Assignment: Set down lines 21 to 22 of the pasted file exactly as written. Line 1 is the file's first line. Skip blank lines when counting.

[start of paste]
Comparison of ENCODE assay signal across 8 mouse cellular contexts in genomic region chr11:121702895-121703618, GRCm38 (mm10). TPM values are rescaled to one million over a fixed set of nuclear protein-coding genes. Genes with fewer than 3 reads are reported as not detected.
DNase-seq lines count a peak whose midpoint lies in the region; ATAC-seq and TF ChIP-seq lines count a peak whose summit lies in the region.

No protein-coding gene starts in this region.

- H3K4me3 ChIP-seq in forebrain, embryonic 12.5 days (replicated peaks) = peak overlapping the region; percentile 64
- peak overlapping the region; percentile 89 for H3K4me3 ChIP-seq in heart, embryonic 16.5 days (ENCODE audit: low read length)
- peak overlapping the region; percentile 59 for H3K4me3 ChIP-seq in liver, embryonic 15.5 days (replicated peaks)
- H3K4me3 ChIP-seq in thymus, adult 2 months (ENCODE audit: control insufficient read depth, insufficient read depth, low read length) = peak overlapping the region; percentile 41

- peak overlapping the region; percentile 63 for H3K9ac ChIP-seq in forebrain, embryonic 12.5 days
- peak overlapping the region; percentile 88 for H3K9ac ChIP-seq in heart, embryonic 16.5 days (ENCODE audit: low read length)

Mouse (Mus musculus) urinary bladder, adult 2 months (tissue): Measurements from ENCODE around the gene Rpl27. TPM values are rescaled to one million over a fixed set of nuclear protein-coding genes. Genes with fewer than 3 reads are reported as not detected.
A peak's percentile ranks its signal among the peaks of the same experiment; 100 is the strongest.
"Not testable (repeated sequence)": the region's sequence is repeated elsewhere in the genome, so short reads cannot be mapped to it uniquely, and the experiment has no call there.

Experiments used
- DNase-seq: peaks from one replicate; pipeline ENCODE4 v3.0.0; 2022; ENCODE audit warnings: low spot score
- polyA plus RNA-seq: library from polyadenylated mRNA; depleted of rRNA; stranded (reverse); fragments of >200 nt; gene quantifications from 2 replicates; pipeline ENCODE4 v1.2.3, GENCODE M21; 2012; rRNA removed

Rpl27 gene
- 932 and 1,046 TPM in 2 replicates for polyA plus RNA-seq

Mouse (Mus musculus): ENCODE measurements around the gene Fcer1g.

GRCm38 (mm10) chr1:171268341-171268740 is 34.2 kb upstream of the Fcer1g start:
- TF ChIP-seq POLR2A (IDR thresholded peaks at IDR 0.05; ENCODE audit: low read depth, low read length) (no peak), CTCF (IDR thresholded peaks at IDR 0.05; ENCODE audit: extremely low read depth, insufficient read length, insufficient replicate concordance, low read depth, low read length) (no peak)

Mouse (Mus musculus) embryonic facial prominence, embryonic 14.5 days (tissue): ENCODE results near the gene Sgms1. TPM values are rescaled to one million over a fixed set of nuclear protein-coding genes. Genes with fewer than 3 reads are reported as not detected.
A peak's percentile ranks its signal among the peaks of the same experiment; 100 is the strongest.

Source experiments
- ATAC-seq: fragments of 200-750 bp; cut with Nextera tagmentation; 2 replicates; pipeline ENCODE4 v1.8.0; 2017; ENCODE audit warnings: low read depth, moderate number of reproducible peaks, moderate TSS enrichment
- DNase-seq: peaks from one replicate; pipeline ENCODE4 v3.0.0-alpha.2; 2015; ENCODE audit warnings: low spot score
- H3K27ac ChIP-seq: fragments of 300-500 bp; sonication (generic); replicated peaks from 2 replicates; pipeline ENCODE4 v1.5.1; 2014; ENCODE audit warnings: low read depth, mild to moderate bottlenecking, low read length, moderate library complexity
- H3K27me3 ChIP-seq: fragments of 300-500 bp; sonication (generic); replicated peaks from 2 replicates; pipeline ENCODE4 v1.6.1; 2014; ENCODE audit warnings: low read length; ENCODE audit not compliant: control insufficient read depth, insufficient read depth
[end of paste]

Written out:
Mouse (Mus musculus) embryonic facial prominence, embryonic 14.5 days (tissue): ENCODE results near the gene Sgms1. TPM values are rescaled to one million over a fixed set of nuclear protein-coding genes. Genes with fewer than 3 reads are reported as not detected.
A peak's percentile ranks its signal among the peaks of the same experiment; 100 is the strongest.